Periodically we survey our sectors of specialization to collect, analyze and disseminate what can be called collective wisdom. Often these are as a request from our clients. In this case, one such client asked us to query our relationships in the private equity community to generate and gather some market intelligence on two questions directed at private equity portfolio companies:
- What is the prevailing standard for CEO severance in private equity-backed companies?
- Do most CEOs have an employment agreement, or are they employees at will, working off of a detailed Offer Letter that had been drafted and executed by both parties?
In our flash poll, targeting lower middle-market and middle-market private equity companies generated the following poll results, sent out in informal survey style:
Average severance was 10.7 months, median was 12 months. Some went as high as 24 months in special cases (a key founder for example).
Survey respondents noted 3 important qualifications to the above data. Severance is often either zero, or less than 12 months, if any of the following were present:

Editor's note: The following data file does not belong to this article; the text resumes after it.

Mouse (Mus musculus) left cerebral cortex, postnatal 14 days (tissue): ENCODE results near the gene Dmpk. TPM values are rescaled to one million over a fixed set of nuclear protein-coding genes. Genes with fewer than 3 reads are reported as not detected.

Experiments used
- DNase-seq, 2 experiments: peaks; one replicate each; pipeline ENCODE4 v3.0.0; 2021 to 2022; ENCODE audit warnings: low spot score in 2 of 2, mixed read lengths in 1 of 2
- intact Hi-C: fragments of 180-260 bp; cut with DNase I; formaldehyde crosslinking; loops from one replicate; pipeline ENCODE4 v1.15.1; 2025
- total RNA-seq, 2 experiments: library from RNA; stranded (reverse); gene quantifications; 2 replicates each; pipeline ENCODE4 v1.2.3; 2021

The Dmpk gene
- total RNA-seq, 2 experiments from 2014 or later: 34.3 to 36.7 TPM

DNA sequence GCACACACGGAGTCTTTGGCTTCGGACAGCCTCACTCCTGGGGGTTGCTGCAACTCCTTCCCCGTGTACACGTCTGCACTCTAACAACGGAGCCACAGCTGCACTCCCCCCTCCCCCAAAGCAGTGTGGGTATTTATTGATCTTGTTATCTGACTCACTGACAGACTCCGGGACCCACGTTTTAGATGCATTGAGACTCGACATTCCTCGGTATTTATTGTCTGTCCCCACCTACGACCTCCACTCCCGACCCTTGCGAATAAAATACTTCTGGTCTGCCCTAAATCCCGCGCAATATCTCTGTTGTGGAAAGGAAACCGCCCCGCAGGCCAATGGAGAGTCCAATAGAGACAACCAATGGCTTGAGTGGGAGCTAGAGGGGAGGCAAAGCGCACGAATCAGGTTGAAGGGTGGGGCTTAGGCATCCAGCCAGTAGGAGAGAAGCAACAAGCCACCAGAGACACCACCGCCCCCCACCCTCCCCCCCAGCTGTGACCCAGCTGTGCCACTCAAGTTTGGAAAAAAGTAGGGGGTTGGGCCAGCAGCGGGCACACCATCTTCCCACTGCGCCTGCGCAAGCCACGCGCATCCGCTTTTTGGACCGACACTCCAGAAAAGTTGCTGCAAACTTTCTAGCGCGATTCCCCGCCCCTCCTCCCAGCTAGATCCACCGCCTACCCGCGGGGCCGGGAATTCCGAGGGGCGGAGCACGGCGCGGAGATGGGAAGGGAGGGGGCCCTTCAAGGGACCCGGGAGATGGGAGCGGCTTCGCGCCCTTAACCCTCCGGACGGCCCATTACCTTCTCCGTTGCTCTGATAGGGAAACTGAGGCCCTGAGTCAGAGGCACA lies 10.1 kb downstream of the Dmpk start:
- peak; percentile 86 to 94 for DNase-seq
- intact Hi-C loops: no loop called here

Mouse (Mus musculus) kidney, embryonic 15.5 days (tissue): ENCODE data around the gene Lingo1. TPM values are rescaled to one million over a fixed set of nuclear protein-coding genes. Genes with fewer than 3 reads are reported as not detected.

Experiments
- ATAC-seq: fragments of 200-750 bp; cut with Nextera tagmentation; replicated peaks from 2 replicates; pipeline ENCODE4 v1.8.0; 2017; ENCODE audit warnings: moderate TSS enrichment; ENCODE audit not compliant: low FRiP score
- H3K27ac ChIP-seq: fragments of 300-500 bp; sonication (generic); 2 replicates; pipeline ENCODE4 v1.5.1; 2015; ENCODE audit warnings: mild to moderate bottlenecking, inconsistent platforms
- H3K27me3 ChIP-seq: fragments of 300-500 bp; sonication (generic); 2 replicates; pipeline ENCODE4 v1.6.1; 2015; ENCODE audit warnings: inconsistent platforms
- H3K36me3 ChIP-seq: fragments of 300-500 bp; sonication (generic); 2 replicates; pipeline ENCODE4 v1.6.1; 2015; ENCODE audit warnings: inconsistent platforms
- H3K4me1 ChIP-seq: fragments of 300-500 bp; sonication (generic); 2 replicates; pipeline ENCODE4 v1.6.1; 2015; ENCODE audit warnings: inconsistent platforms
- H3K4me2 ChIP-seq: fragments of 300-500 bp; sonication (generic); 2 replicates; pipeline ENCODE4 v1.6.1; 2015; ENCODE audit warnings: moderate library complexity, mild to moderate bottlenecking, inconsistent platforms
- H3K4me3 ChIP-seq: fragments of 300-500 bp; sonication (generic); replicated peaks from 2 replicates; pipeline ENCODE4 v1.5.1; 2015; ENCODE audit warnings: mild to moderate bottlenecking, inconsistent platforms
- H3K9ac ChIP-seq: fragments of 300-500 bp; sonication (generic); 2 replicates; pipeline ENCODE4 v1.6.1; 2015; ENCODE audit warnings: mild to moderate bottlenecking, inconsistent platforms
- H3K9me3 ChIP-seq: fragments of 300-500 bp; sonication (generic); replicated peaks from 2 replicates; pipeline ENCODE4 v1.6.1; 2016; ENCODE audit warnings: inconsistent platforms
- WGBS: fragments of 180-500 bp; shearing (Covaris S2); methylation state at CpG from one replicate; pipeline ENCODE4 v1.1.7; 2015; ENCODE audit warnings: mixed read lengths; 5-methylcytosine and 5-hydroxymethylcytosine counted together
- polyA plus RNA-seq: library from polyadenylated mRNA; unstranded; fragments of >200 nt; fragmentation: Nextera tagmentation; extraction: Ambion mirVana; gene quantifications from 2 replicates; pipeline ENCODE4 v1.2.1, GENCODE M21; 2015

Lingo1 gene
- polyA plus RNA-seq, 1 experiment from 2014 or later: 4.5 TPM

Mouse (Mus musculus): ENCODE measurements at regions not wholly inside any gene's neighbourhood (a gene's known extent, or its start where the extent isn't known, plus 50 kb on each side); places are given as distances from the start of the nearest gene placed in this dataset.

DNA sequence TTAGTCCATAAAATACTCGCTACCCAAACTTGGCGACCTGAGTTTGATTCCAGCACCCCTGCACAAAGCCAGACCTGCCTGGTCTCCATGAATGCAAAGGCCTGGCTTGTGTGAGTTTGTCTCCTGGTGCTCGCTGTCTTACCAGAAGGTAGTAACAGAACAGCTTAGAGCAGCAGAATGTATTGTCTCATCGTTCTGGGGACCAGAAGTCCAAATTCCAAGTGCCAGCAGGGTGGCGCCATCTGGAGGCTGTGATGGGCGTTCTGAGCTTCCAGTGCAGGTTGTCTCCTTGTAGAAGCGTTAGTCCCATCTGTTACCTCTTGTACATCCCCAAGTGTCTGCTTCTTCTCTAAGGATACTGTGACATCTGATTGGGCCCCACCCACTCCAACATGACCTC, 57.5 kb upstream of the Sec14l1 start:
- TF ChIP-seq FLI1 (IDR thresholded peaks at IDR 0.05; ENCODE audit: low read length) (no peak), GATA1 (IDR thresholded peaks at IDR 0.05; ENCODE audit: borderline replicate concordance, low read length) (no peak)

- a first time CEO
- another CxO function (e.g. CFO) or
- if the CxO is a founder or has a very large piece of the cap table.
85.4% of those PE-affiliated entities had employment agreements in place for at least the CEO, and often the rest of CxO level as well.
Comments of interest:
- One PE firm as their standard agreement gives 6 months notice, and 6 months severance. So if the PE firm asks for immediate departure of the CxO, severance is effectively 12 months. However, if a more gradual mutually agreed upon ease-out is orchestrated, the ability to get productive work out of executives who have been given notice is created, and severance of as little as 6 months may occur in these circumstances.
- One firm works simply with a severance agreement, NOT a full employment agreement.